Re: More than you ever wanted to know about csv files (Re: to csv or not to csv)

On 10/11/20 1:02 PM, Morten Welinder wrote:

The use of quotes in csv files is *not* an indication that a piece of data is a
string.  Several reasons: .......

That's fine.  I haven't heard anybody suggest otherwise during the current

The Gnumeric solution here is to interpret the text as-if it was
entered in a cell.

Also fine.

This has both good and bad aspects:

1. A single initial quote can be used to interpret the rest as text.
   Occasionally useful; rarely a problem.

Also fine.  Definitely useful.

2. An initial "=" can be used to force interpretation as a formula.
   Occasionally useful; rarely a problem.

Also fine.  Definitely useful.

If this is not the behaviour you want, then you must arrange for that particular
piece of data to be interpreted as a string, not a number or anything
else.  This
is one of the major pitfalls of csv files and the place falls squarely
on the csv
format because it has no way of saying "that's a string!"

I'm confused.  I continue to think in terms of three layers:
-- The character-encoding layer.
-- The CSV layer, which deals with raw strings.
-- The semantic layer, which interprets things.

I'm not saying that everybody is obliged to think in terms of this model, but
I find it useful, and unless/until somebody suggests something better I will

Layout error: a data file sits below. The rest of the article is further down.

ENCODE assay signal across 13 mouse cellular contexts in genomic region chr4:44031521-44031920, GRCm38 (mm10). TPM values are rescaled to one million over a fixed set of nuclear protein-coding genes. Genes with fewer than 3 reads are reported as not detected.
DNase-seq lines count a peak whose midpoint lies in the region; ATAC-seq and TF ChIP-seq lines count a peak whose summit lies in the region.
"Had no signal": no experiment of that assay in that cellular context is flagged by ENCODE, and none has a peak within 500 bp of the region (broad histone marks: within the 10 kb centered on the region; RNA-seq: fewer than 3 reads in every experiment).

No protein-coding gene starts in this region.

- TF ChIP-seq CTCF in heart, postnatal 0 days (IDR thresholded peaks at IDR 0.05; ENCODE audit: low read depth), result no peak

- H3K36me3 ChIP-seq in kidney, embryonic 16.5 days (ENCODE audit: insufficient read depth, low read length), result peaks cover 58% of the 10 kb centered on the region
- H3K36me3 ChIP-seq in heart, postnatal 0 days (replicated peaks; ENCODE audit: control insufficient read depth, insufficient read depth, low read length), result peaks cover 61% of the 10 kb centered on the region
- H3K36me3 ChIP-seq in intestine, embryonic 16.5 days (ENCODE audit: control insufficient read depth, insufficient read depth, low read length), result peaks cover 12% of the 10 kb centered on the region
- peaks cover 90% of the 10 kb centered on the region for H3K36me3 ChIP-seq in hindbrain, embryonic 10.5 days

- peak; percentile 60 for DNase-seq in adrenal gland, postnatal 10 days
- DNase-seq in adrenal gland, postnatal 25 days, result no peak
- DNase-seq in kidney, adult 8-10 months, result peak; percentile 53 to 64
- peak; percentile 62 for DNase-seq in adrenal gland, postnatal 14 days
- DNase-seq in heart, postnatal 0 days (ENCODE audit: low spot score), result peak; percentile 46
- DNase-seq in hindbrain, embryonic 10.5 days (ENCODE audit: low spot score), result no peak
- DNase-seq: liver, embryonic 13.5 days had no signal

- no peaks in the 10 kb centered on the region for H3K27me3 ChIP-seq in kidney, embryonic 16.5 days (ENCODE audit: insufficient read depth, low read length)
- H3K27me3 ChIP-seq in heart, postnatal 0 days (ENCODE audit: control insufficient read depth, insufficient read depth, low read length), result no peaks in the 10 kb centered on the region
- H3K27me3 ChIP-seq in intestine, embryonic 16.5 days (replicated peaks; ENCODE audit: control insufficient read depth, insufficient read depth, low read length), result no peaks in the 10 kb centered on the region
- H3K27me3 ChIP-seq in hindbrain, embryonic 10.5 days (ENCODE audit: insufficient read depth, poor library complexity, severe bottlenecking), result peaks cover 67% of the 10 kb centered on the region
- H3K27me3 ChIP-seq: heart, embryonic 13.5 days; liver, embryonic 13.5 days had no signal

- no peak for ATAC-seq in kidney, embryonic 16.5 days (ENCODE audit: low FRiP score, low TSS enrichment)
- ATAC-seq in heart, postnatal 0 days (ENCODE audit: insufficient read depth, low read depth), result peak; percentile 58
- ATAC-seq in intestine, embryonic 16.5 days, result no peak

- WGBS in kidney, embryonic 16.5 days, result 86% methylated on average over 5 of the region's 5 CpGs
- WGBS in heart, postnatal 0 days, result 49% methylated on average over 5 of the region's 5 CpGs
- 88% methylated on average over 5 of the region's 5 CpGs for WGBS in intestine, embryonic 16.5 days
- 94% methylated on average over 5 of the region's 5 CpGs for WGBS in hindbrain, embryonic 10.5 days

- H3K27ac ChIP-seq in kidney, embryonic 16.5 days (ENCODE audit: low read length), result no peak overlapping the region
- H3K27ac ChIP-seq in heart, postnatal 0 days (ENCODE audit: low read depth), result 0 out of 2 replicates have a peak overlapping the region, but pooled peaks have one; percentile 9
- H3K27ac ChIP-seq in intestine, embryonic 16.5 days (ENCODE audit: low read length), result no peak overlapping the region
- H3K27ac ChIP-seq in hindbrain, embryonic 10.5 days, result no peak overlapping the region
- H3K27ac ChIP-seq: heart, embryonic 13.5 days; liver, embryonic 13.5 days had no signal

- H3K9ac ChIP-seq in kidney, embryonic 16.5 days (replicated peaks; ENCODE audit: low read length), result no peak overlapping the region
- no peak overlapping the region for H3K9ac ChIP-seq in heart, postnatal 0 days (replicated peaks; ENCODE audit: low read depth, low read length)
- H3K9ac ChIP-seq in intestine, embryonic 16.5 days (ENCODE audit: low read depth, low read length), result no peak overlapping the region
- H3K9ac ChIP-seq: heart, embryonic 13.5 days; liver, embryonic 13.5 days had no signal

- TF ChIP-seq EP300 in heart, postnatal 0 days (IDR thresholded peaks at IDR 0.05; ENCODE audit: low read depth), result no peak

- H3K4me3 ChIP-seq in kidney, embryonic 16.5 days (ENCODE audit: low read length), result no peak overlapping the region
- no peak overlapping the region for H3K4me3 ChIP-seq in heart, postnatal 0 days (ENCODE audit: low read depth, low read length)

continue to use it.

So, item 1. above means there *is* a way (at the semantic layer) of saying
"gnumeric should treat this as a string".  I don't see this as a pitfall
at the CSV layer.  It's not part of the CSV layer at all, and it's also not
a pitfall at the higher layer.

We cannot have uninterpreted data in a
spreadsheet, so the semantic layer is not optional.

I don't recall anybody suggesting that the semantic layer was optional in
this context.  Obviously gnumeric needs a semantic layer.  I'm just saying
that I find it useful to think of the various layers separately.  Is there
ever a need to violate layer-separation?  I've never encountered one.

  There are other (non-gnumeric) contexts where the semantic layer would be
  wildly different, or absent entirely, but that's irrelevant to this thread.

   Foo,Bar"Baz,Bof       # Quote inside unquoted field

According to my opinion, and according to the RFC, this is invalid syntax at
the CSV level.  If somebody wants to do this, that sounds like a good candidate
for the configurable text importer.  To say the same thing another way, if
supporting this within the .csv converter is causing problems, I would recommend
de-supporting it.  I cannot imagine this is very common.  If I emitted something
like this, I would have only myself to blame.

   1,22;;222,11          # (And, yes, still called csv even though the separator
                         # isn't comma!)


There are so many ***conflicting*** csv implementations in the world

I don't think anybody is suggesting that support should be provided within the
gnumeric .csv importer for every crackpot format that has ever been called "csv".

The suggestion to use the configurable text importer is entirely reasonable for
users who want to do kooky stuff that conflicts with prosaic csv ... but I do
not see why it should be the reflex response to users who are doing non-kooky

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